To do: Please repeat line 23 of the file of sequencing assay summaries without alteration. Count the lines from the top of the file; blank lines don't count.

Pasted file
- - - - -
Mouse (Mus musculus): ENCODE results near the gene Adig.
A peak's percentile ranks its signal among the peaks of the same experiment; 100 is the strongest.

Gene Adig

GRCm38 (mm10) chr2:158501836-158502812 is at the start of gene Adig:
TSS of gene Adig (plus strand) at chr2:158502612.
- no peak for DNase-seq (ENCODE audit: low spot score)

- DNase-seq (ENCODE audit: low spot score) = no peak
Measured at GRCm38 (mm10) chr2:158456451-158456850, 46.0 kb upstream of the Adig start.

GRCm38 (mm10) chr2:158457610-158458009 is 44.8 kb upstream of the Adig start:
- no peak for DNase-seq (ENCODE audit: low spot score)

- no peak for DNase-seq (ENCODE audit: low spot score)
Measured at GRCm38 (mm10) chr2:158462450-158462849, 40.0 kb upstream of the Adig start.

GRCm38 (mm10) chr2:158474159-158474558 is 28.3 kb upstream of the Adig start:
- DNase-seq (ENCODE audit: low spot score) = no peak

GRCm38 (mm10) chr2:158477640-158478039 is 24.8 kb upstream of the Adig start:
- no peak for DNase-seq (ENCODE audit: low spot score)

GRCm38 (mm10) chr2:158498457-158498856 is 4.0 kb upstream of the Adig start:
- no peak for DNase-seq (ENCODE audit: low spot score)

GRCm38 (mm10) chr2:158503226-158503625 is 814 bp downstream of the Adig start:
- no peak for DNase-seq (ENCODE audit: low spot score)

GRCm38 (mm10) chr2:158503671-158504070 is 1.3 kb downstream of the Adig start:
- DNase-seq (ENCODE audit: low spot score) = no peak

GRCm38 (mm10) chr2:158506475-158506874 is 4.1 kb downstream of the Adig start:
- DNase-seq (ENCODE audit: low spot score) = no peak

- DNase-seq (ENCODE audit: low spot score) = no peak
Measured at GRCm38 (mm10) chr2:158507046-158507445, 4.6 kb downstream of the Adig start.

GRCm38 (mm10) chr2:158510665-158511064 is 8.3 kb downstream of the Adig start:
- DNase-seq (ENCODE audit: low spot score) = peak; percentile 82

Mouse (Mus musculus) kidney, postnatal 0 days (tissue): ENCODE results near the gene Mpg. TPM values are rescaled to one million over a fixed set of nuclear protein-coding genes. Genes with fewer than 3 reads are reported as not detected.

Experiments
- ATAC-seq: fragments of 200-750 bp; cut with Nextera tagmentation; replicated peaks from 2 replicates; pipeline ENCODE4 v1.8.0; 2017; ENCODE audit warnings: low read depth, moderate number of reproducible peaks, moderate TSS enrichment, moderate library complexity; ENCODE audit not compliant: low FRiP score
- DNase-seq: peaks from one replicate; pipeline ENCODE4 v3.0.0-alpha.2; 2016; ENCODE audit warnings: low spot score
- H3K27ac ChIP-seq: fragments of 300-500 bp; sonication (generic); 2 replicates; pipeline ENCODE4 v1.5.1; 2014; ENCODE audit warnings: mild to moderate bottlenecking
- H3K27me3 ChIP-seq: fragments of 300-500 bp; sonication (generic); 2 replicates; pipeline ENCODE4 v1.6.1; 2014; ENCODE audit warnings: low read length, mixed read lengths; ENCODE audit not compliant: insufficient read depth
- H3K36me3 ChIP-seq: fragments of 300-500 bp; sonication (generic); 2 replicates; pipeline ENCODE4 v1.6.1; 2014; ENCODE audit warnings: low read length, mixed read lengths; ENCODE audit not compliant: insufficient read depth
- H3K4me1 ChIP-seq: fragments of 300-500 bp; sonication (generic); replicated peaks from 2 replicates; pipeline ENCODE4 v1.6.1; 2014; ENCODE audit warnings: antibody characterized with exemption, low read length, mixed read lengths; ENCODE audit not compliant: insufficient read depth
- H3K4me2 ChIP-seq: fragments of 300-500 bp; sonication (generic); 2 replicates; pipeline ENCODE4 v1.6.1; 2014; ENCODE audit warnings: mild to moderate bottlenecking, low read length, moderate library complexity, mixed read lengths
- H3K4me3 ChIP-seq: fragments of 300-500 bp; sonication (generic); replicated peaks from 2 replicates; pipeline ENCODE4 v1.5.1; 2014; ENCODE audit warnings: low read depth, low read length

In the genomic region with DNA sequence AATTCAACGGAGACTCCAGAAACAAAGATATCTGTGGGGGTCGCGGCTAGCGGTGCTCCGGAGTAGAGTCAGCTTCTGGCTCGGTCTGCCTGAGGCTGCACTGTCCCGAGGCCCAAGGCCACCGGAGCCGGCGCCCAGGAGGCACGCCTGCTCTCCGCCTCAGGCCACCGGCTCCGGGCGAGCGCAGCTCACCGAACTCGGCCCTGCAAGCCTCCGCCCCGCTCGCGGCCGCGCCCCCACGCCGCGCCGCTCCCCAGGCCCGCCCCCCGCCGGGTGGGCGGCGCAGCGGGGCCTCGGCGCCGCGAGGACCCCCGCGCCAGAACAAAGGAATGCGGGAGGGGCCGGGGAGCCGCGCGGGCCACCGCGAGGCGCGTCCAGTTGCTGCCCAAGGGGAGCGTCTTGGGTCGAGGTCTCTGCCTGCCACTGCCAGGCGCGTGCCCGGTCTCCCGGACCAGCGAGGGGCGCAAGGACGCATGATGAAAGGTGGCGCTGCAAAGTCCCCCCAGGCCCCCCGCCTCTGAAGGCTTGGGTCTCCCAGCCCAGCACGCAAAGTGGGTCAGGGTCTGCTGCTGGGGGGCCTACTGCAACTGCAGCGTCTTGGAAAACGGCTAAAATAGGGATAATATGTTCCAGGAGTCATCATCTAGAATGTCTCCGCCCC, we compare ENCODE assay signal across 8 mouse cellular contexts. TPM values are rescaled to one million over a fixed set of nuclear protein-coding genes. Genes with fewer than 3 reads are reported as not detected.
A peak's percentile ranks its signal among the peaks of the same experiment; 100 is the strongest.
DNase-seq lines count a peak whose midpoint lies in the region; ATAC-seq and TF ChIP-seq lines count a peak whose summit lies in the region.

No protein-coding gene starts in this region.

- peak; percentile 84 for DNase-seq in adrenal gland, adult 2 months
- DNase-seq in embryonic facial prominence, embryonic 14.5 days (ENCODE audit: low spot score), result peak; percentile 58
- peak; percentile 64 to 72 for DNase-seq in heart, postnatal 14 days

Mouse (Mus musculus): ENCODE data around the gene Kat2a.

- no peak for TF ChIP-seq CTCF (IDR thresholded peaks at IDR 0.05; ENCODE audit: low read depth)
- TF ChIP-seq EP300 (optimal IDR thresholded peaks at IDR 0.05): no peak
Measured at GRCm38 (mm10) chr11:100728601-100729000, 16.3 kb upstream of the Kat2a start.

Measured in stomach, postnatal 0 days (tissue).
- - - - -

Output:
GRCm38 (mm10) chr2:158506475-158506874 is 4.1 kb downstream of the Adig start: